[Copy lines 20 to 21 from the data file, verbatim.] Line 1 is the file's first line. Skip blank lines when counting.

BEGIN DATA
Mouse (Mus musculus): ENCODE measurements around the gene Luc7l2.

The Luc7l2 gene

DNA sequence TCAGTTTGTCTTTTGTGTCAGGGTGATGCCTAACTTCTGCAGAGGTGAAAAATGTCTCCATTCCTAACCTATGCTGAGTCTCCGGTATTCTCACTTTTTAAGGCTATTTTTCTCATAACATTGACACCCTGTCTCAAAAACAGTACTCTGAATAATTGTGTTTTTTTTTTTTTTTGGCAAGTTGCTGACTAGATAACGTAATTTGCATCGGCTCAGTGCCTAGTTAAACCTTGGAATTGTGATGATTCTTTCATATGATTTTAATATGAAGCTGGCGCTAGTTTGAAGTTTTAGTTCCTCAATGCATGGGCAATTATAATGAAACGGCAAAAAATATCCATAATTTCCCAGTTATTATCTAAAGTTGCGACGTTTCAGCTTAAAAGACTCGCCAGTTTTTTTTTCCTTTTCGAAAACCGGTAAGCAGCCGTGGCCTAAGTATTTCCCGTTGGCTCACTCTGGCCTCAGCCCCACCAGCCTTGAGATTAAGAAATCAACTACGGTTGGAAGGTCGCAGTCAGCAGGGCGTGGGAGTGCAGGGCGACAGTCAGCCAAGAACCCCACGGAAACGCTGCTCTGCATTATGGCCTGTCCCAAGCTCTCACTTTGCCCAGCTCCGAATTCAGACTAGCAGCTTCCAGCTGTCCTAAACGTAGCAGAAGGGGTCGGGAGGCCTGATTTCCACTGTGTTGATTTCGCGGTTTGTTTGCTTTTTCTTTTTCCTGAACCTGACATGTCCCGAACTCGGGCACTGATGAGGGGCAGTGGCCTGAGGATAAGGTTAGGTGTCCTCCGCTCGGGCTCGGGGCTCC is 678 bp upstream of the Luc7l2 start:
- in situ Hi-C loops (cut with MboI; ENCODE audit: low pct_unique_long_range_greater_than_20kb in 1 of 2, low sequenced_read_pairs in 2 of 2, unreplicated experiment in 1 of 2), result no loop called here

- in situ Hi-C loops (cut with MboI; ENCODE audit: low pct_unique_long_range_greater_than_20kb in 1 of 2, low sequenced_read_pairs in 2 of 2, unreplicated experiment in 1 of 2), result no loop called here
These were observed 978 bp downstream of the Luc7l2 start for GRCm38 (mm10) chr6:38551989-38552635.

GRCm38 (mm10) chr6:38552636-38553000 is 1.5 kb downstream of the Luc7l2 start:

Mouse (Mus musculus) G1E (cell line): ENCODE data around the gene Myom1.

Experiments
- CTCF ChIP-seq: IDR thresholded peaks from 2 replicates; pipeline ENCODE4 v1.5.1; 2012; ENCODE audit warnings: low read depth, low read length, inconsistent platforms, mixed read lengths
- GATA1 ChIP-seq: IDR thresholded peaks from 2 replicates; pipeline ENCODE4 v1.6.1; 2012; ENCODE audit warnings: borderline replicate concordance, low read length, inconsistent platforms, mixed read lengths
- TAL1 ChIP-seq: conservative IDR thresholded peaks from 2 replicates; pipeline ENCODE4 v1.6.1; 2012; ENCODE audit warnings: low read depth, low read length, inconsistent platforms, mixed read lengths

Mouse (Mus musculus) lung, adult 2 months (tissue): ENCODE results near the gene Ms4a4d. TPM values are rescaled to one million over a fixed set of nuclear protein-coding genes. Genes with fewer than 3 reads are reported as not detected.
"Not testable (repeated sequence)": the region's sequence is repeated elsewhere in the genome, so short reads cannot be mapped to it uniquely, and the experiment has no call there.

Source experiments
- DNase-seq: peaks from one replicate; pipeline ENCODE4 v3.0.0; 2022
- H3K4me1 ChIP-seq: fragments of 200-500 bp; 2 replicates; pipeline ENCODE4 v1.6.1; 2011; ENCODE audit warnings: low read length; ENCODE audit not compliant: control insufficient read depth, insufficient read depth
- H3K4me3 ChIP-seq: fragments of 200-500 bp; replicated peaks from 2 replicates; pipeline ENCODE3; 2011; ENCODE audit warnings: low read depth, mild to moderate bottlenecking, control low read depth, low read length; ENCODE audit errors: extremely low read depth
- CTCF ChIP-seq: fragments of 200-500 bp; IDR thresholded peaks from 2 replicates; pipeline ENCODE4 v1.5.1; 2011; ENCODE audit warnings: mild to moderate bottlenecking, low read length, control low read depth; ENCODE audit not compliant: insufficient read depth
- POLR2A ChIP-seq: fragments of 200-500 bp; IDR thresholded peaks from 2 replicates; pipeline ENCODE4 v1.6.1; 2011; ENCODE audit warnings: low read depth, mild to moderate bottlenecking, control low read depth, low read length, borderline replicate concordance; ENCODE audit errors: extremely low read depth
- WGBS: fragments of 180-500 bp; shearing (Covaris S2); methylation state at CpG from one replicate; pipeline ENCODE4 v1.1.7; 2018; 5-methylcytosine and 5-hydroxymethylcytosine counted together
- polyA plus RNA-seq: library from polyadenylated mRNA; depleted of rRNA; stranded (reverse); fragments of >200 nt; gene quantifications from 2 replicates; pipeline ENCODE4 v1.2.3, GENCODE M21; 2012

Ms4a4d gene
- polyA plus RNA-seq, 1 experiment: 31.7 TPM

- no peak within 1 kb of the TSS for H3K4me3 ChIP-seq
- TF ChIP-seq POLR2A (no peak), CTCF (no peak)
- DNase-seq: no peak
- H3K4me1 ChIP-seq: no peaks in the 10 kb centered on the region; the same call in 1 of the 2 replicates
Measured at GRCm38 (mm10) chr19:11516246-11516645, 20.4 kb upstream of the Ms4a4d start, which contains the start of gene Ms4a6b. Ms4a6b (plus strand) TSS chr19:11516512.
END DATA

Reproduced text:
- POLR2A ChIP-seq: fragments of 200-500 bp; IDR thresholded peaks from 2 replicates; pipeline ENCODE4 v1.6.1; 2011; ENCODE audit warnings: low read depth, mild to moderate bottlenecking, control low read depth, low read length, borderline replicate concordance; ENCODE audit errors: extremely low read depth
- WGBS: fragments of 180-500 bp; shearing (Covaris S2); methylation state at CpG from one replicate; pipeline ENCODE4 v1.1.7; 2018; 5-methylcytosine and 5-hydroxymethylcytosine counted together